Using automated and standardized computer tools to calculate the pertinent test result values has several advantages such as: 1. allowing high-fidelity solutions to complex nonlinear phenomena that would be impractical to express in written equation form, 2. eliminating errors associated with the interpretation and programing of analysis procedures from the text of test standards, 3. lessening the need for expertise in the areas of solid mechanics, fracture mechanics, numerical methods, and/or finite element modeling, to achieve sound results, 4. and providing one computer tool and/or one set of solutions for all users for a more "standardized" answer. In summary, this approach allows a non-expert with rudimentary training to get the best practical solution based on the latest understanding with minimum difficulty.Other existing ASTM standards that cover complicated phenomena use standard computer programs: 1. ASTM C1340/C1340M-10- Standard Practice for Estimation of Heat Gain or Loss Through Ceilings Under Attics Containing Radiant Barriers by Use of a Computer Program 2. ASTM F 2815 - Standard Practice for Chemical Permeation through Protective Clothing Materials: Testing Data Analysis by Use of a Computer Program 3. ASTM E2807 - Standard Specification for 3D Imaging Data Exchange, Version 1.0 The verification, validation, and round-robin processes required of a computer tool closely parallel the methods that are used to ensure the solution validity for equations included in test standard. The use of automated analysis tools allows the creation and practical implementation of advanced fracture mechanics test standards that capture the physics of a nonlinear fracture mechanics problem without adding undue burden or expense to the user. The presented approach forms a bridge between the equation-based fracture testing standards of today and the next generation of standards solving complex problems through analysis automation.

  15. The evaluation of a 4000-home geothermal heat pump retrofit at Fort Polk, Louisiana: Final Report

    Energy Technology Data Exchange (ETDEWEB)

    Hughes, P.J.; Shonder, J.A.

    1998-03-01

    This report documents an independent evaluation of an energy retrofit of 4,003 family housing units at Fort Polk, Louisiana, under an energy savings performance contract (ESPC). Replacement of the heating, cooling, and water heating systems in these housing units with geothermal heat pumps (GHPs) anchored the retrofit; low-flow shower heads and compact fluorescent lighting were also installed, as well as attic insulation where needed. Statistically valid findings indicate that the project will save 25.8 million kWh, or 32.5% of the pre-retrofit whole-community electrical consumption, and 100% of the whole-community natural gas previously used for space conditioning and water heating (260,000 therms) in a typical meteorological year. At the end-use level, the GHPs were found to save about 42% of the pre-retrofit electrical consumption for heating, cooling, and water heating in housing units that were all-electric in the pre-retrofit period. This report also demonstrates an improved method of predicting energy savings. Using an engineering model calibrated to pre-retrofit energy use data collected in the field, the method predicted actual energy savings on one of the electric feeders at Fort Polk with a very high degree of accuracy. The accuracy of this model was in turn dependent on data-calibrated models of the geothermal heat pump and ground heat exchanger that are described in this report. In addition this report documents the status of vertical borehole ground heat exchanger (BHEx) design methods at the time this project was designed, and demonstrates methods of using data collected from operating GHP systems to benchmark BHEx design methods against a detailed engineering model calibrated to date. The authors also discuss the ESPC`s structure and implementation and how the experience gained here can contribute to the success of future ESPCs.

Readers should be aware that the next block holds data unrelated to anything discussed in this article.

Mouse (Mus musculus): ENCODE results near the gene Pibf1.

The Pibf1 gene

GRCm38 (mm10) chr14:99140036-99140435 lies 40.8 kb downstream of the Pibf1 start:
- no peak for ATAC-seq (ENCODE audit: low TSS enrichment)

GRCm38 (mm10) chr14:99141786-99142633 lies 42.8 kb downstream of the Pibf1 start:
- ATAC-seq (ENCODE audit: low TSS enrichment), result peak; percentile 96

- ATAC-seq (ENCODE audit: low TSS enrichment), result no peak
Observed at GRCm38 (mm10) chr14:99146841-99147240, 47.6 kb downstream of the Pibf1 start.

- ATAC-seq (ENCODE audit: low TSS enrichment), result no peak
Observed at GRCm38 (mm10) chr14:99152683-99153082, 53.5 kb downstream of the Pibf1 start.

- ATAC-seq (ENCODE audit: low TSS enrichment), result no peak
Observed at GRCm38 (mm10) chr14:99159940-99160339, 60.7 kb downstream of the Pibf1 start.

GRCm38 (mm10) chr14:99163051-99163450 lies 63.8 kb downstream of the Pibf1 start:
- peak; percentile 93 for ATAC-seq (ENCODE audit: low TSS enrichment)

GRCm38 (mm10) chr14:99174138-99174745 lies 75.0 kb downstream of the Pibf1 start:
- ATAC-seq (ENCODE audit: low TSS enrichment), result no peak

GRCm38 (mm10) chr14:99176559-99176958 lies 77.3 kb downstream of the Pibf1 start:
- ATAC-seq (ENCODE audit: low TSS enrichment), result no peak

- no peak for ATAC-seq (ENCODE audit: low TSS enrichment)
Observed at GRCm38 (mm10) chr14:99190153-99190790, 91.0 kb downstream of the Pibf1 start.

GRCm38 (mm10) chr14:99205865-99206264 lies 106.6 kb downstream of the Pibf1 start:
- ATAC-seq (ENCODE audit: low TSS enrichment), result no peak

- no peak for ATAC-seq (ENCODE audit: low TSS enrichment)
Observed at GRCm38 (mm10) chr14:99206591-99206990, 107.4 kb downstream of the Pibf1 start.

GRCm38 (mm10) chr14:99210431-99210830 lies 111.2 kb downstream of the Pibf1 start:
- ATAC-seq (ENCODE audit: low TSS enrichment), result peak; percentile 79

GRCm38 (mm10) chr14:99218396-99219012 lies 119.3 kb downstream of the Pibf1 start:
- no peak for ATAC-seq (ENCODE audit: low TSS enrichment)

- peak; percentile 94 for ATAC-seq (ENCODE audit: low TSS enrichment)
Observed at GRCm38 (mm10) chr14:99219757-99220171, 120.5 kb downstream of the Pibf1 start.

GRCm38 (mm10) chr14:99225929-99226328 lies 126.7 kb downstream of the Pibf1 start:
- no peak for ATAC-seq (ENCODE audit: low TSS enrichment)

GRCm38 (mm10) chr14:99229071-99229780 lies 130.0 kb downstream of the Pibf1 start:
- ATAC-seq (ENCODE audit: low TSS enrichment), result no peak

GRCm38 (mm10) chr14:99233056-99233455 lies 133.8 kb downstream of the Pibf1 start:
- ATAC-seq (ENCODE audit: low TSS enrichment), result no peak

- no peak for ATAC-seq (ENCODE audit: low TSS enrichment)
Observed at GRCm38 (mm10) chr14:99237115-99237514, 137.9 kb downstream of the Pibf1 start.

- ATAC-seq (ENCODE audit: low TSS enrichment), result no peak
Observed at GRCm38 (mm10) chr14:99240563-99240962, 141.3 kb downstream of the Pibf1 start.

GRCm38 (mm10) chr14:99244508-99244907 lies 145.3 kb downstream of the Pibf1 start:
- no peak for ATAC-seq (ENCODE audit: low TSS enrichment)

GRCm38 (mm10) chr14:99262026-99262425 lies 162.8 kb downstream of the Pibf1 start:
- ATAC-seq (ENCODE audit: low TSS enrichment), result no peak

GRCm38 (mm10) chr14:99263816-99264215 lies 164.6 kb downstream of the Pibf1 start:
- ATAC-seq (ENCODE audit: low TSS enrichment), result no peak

16. Formerly utilized MED/AEC sites remedial action program post-remedial-action radiological survey of Kent Chemical Laboratory, the University of Chicago, Chicago, IL

    International Nuclear Information System (INIS)